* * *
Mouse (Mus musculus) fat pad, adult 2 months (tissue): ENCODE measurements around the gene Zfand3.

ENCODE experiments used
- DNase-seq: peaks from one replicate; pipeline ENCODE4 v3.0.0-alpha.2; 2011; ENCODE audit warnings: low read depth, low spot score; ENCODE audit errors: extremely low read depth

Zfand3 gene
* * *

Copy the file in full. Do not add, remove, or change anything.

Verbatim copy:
Mouse (Mus musculus) fat pad, adult 2 months (tissue): ENCODE measurements around the gene Zfand3.

ENCODE experiments used
- DNase-seq: peaks from one replicate; pipeline ENCODE4 v3.0.0-alpha.2; 2011; ENCODE audit warnings: low read depth, low spot score; ENCODE audit errors: extremely low read depth

Zfand3 gene